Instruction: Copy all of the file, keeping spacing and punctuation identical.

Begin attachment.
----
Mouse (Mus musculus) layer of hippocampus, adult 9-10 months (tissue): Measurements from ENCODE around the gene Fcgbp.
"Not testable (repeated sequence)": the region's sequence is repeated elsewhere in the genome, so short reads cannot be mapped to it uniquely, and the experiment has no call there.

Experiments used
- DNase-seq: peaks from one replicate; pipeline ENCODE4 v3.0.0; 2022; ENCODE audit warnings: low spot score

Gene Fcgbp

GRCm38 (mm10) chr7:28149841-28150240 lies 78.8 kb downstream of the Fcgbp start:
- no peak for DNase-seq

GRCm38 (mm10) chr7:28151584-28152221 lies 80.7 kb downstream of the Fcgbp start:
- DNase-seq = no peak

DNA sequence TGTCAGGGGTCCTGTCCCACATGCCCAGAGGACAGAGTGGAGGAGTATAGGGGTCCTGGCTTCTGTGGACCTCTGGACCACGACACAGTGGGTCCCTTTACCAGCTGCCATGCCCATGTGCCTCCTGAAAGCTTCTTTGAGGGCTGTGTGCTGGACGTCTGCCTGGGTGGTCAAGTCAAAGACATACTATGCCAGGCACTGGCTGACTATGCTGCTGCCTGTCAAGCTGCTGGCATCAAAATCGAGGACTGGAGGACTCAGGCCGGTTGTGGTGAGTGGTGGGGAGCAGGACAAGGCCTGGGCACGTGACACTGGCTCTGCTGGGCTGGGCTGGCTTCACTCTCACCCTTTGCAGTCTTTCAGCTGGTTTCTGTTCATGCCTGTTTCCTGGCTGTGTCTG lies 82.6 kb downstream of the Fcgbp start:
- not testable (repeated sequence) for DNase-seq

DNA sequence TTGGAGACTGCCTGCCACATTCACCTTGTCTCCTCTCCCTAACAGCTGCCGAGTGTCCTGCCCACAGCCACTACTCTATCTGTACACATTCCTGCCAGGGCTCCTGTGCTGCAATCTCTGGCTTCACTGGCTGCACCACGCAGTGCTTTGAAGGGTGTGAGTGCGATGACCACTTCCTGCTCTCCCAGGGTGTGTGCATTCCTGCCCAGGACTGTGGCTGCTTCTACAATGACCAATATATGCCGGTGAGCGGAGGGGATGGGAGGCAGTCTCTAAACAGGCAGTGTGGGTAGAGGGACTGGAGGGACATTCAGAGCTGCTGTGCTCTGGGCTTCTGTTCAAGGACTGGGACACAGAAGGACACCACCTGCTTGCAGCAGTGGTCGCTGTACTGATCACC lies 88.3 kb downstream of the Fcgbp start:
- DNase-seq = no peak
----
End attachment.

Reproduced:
Mouse (Mus musculus) layer of hippocampus, adult 9-10 months (tissue): Measurements from ENCODE around the gene Fcgbp.
"Not testable (repeated sequence)": the region's sequence is repeated elsewhere in the genome, so short reads cannot be mapped to it uniquely, and the experiment has no call there.

Experiments used
- DNase-seq: peaks from one replicate; pipeline ENCODE4 v3.0.0; 2022; ENCODE audit warnings: low spot score

Gene Fcgbp

GRCm38 (mm10) chr7:28149841-28150240 lies 78.8 kb downstream of the Fcgbp start:
- no peak for DNase-seq

GRCm38 (mm10) chr7:28151584-28152221 lies 80.7 kb downstream of the Fcgbp start:
- DNase-seq = no peak

DNA sequence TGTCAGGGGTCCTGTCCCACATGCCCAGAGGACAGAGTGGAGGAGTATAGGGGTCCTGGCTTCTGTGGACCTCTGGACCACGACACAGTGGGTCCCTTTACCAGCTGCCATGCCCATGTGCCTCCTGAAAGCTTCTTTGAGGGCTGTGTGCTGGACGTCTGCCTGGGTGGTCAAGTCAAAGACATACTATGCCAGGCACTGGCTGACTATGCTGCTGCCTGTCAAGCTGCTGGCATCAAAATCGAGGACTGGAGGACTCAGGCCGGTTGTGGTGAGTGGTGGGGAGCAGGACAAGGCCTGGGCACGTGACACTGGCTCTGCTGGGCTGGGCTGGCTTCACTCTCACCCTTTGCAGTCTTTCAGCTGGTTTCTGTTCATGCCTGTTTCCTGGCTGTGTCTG lies 82.6 kb downstream of the Fcgbp start:
- not testable (repeated sequence) for DNase-seq

DNA sequence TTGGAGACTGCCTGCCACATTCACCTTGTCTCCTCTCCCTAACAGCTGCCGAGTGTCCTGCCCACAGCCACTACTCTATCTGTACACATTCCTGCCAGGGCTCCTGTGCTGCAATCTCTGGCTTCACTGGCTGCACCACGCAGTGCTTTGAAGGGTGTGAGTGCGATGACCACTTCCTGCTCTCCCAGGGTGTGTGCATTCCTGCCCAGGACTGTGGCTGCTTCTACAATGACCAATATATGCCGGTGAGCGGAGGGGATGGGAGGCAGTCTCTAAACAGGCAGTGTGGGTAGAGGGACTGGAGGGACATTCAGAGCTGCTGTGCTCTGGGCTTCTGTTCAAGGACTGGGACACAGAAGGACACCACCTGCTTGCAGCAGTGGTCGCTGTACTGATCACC lies 88.3 kb downstream of the Fcgbp start:
- DNase-seq = no peak